Save the Kids

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Just when you’re ready to throw the towel in on elected representatives that don’t seem to understand the first thing about real life outside Washington, one of them will do something that gives you a bit of hope that it isn’t as bad as it often seems.

Members of the US House and Senate put forth a lot of bills, many of them bordering on frivolous and meant to appease one campaign donor or another or to push the party line on an issue. It’s enough to make you ignore the whole lot of them.

But then one of them or a handful of them in this case, support a bill that would have a real effect on Americans across the country. Florida’s Senator Marco Rubio has done just that. He, along with Colorado Senators Michael Bennet and Cory Gardner and Maryland’s Senator Chris Van Hollen introduced, or rather reintroduced the RACE for Children Act (Research to Accelerate Cures and Equity for Children Act) in the U.S. Senate. They were joined by U.S. Representatives Michael McCaul (TX), G.K. Butterfield (NC), Sean Duffy (WI) and Yvette Clarke (NY), who introduced a companion bill in the House. Those eight elected representatives are evenly divided between Republicans and Democrats, as it should be for a bill that will save children’s lives.

RACE for Children will improve the development of cancer treatment specifically for children. You see, for decades – really forever, children have been treated with drugs not designed or tested specifically on kids. There’s big money to be had in developing cancer drugs for adults and there’s a lot of competition in that arena. And that has led to some amazing advancements in the treatment of adult cancer. Children’s cancer is rare enough that there is not much money in developing drugs to treat the more than a dozen types of pediatric cancer, some of which strike young adults.

In the past 20 years the FDA has approved almost 190 new cancer treatments for adults. In that same time, only three new treatments were approved for children. Three. Some of the drugs being used to help kids fight cancer were developed in the 1960’s. They’re not still in use because they are so effective. They’re being used because that’s all that’s available for kids. And too many kids are dying of cancer as a result.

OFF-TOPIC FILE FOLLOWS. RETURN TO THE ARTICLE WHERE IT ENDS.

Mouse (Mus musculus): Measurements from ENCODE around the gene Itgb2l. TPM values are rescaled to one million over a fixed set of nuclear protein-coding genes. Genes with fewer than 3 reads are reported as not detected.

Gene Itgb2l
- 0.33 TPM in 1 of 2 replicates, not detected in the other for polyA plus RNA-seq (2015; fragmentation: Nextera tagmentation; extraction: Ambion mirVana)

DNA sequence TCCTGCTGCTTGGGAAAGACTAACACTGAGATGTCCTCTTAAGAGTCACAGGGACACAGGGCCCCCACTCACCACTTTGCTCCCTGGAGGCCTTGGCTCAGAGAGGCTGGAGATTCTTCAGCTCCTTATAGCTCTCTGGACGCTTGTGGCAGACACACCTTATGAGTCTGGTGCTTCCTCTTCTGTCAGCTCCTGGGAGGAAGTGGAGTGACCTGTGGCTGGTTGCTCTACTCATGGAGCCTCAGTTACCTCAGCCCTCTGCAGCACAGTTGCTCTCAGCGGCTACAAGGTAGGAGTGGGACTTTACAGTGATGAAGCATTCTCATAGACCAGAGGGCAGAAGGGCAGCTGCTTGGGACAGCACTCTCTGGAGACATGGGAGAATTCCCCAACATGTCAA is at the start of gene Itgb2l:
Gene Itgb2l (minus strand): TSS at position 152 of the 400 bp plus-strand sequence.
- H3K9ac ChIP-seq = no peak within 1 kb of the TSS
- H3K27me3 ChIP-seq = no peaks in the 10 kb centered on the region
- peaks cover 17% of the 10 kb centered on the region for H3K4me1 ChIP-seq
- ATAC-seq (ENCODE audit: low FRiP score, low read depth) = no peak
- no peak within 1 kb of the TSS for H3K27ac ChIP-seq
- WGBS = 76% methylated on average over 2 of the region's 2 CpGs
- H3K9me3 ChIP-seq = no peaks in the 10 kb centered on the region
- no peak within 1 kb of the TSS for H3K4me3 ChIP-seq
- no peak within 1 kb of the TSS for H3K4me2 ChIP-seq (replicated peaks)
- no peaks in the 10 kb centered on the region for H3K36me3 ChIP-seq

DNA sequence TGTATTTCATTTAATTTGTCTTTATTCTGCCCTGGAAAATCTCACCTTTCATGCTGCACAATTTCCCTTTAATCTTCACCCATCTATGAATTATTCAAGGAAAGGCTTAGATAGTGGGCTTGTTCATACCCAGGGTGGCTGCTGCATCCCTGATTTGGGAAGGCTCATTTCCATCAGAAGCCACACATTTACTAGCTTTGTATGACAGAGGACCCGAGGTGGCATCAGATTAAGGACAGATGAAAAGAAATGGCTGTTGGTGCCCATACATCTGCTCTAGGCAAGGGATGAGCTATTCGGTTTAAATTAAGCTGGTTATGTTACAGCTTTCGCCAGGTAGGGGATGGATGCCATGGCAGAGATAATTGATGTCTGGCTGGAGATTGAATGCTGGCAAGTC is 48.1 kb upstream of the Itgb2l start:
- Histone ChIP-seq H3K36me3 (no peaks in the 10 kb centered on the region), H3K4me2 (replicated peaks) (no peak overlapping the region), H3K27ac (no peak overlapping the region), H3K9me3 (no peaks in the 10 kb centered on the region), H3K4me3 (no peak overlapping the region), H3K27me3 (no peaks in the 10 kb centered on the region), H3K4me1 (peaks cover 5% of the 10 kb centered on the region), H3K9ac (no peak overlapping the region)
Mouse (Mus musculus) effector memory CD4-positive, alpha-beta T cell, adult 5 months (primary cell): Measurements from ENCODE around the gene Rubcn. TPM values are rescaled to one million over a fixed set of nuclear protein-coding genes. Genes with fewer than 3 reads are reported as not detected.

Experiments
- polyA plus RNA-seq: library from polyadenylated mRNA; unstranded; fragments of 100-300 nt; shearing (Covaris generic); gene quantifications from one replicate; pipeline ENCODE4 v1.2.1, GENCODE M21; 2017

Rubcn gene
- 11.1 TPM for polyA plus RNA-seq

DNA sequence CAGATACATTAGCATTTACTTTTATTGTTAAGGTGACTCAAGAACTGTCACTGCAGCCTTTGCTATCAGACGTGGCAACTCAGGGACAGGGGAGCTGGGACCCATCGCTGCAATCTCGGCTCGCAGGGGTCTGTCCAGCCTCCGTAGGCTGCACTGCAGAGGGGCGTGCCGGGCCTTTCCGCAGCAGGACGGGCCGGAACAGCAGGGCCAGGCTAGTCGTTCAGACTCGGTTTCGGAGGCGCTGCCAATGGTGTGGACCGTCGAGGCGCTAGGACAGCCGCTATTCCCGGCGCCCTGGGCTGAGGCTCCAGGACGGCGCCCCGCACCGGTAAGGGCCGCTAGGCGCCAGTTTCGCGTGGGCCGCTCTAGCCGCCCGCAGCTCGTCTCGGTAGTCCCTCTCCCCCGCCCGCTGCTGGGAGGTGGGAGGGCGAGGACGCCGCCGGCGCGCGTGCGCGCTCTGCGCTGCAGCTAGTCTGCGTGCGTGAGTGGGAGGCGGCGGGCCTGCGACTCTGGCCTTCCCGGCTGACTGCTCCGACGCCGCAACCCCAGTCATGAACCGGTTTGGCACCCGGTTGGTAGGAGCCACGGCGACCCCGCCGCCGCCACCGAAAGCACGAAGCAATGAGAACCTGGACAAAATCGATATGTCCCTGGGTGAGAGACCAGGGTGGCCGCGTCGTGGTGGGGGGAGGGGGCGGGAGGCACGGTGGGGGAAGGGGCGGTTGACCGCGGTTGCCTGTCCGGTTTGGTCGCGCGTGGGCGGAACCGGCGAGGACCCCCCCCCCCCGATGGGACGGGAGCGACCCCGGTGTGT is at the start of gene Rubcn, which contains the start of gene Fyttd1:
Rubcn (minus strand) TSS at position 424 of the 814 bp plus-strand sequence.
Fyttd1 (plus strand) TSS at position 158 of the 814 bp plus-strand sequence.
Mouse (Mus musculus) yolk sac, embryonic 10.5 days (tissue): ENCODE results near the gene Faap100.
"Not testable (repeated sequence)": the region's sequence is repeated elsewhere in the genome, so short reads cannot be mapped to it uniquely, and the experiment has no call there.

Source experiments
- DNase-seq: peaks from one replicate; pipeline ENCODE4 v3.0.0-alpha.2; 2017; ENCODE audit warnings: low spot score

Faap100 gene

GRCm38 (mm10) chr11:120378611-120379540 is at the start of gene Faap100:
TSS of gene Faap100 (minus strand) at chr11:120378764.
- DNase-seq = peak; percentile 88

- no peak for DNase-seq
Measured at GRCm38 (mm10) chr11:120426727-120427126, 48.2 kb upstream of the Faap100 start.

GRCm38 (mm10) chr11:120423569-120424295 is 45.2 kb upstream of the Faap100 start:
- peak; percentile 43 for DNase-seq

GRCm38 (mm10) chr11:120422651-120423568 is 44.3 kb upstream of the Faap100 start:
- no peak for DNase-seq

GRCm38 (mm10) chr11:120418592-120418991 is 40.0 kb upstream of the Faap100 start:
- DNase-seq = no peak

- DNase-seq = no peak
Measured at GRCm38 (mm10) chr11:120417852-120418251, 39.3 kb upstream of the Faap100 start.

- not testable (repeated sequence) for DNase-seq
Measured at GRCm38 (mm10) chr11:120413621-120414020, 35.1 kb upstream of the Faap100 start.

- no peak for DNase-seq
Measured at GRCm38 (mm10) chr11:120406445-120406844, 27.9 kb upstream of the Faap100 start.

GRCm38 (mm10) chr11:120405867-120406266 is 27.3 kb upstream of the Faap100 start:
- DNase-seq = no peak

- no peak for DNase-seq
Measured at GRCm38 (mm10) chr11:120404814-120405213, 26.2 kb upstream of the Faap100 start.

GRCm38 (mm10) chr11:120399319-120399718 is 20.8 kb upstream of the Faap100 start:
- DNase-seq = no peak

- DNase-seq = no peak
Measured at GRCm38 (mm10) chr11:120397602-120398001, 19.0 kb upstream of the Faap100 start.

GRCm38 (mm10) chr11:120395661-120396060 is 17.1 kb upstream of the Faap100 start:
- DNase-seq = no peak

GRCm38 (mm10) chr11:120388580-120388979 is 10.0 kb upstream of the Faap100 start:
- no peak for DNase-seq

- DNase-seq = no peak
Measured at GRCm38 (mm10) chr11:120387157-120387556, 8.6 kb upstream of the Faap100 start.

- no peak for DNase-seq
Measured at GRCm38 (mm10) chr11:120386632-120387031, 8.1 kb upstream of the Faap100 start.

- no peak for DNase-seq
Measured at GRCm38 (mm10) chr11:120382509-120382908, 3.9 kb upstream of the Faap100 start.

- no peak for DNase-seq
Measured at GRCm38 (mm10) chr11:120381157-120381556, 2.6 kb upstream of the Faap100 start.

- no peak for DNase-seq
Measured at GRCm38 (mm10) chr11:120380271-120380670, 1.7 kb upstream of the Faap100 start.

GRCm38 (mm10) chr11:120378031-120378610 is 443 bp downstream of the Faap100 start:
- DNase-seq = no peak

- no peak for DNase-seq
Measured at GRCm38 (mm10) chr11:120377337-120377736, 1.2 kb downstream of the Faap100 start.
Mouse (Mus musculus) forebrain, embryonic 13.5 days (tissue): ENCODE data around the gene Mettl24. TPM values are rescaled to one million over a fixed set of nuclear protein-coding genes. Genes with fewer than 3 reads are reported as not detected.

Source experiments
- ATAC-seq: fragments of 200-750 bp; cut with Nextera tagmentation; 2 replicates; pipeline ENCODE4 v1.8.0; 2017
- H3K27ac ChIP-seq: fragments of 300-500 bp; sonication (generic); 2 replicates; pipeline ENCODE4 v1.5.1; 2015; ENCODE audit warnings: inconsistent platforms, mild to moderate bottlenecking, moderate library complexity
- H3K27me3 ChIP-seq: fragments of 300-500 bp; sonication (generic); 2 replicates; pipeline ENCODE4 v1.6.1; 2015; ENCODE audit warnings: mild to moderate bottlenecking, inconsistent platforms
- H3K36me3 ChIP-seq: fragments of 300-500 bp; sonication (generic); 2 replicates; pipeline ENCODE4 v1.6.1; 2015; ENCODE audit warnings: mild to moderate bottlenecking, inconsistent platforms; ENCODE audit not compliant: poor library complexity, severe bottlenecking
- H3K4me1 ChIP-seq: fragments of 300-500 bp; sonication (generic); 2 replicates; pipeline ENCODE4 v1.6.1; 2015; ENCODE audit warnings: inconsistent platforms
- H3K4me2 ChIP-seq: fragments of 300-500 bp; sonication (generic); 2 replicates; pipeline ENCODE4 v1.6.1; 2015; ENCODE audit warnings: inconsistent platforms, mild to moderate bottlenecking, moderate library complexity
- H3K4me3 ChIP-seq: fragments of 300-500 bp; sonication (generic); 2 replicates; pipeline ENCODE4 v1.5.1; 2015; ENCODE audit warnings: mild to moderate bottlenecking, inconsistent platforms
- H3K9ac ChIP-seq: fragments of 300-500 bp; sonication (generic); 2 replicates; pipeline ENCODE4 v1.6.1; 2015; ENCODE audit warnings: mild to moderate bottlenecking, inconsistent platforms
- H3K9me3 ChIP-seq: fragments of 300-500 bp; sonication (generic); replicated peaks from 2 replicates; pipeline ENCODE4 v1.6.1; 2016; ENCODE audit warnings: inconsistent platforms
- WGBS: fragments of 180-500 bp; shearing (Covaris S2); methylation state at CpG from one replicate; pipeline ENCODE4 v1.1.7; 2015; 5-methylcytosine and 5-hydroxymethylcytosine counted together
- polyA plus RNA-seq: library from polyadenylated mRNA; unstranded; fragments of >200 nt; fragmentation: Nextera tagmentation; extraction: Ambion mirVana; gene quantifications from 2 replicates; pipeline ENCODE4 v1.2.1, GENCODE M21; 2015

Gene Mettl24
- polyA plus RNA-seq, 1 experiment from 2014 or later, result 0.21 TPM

So, why not use the adult drugs on kids using smaller doses? The majority of pediatric cancer diagnoses are not related to any adult cancer. Ever heard of Rhabdomyosarcoma? How about Diffuse Intrinsic Pontine Glioma? Neuroblastoma? Retinoblastoma? This list runs on and on and on. While you may not recognize these diagnoses, they strike terror in the hearts of parents every single day.

When an adult gets cancer, it usually starts in the lungs, breast, colon, prostate or skin. When a kid gets cancer, it may start in the white blood cells, nervous system, brain, bones, lymphatic system muscles or kidneys.

Kids cancer is different than adult cancer. Treating kids with cancer must be different also. Children are not just little adults when it comes to physiology – they are different, they handle chemotherapy differently.

The RACE for Children Act recognizes that. It will build on the Best Pharmaceuticals for Children Act and the Pediatric Research Equity Act to encourage  the development of cancer treatment for children, adolescents and young adults. A long overdue effort.

The RACE for Children Act is supported by a host of pediatric cancer advocacy organizations, hospitals, physicians and nurses including the Alliance for Childhood Cancer a group of medical and scientific organizations and patient advocacy organizations devoted to improving the care and survivorship of children and adolescents with cancer. When this many groups agree, it means something. In this case, it means that the RACE for Children Act has the potential to make a big difference for kids with cancer and their families.

Thank you Senator Rubio!

Consider contacting your Senator or U.S. Representative and asking them to support the RACE for Children Act (S.456/H.R. 1231). Help save kids with cancer.

 

Missy Layfield